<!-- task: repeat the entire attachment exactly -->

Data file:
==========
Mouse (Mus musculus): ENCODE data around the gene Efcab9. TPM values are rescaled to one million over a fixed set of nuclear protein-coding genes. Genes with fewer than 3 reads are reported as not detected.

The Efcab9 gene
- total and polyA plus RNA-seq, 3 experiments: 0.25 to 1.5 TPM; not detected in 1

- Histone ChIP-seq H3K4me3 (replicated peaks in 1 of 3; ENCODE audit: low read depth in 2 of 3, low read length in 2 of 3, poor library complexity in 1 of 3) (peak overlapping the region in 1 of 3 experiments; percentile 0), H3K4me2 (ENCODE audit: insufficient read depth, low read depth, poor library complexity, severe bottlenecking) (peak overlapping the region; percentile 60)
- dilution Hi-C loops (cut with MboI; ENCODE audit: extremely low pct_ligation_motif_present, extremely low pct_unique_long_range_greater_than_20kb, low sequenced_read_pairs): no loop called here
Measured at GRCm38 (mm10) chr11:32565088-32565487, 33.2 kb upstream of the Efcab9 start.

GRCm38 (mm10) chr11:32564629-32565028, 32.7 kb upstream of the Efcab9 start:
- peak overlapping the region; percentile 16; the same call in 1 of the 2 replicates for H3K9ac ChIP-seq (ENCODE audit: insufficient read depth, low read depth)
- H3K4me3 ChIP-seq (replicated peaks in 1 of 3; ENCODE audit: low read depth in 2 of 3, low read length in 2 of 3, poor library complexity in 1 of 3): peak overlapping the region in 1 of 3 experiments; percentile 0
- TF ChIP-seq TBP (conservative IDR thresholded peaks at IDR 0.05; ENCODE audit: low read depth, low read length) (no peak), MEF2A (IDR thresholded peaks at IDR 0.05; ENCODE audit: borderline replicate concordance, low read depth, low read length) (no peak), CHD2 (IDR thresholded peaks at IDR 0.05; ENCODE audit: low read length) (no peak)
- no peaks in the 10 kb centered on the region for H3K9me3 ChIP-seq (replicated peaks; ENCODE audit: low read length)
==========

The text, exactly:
Mouse (Mus musculus): ENCODE data around the gene Efcab9. TPM values are rescaled to one million over a fixed set of nuclear protein-coding genes. Genes with fewer than 3 reads are reported as not detected.

The Efcab9 gene
- total and polyA plus RNA-seq, 3 experiments: 0.25 to 1.5 TPM; not detected in 1

- Histone ChIP-seq H3K4me3 (replicated peaks in 1 of 3; ENCODE audit: low read depth in 2 of 3, low read length in 2 of 3, poor library complexity in 1 of 3) (peak overlapping the region in 1 of 3 experiments; percentile 0), H3K4me2 (ENCODE audit: insufficient read depth, low read depth, poor library complexity, severe bottlenecking) (peak overlapping the region; percentile 60)
- dilution Hi-C loops (cut with MboI; ENCODE audit: extremely low pct_ligation_motif_present, extremely low pct_unique_long_range_greater_than_20kb, low sequenced_read_pairs): no loop called here
Measured at GRCm38 (mm10) chr11:32565088-32565487, 33.2 kb upstream of the Efcab9 start.

GRCm38 (mm10) chr11:32564629-32565028, 32.7 kb upstream of the Efcab9 start:
- peak overlapping the region; percentile 16; the same call in 1 of the 2 replicates for H3K9ac ChIP-seq (ENCODE audit: insufficient read depth, low read depth)
- H3K4me3 ChIP-seq (replicated peaks in 1 of 3; ENCODE audit: low read depth in 2 of 3, low read length in 2 of 3, poor library complexity in 1 of 3): peak overlapping the region in 1 of 3 experiments; percentile 0
- TF ChIP-seq TBP (conservative IDR thresholded peaks at IDR 0.05; ENCODE audit: low read depth, low read length) (no peak), MEF2A (IDR thresholded peaks at IDR 0.05; ENCODE audit: borderline replicate concordance, low read depth, low read length) (no peak), CHD2 (IDR thresholded peaks at IDR 0.05; ENCODE audit: low read length) (no peak)
- no peaks in the 10 kb centered on the region for H3K9me3 ChIP-seq (replicated peaks; ENCODE audit: low read length)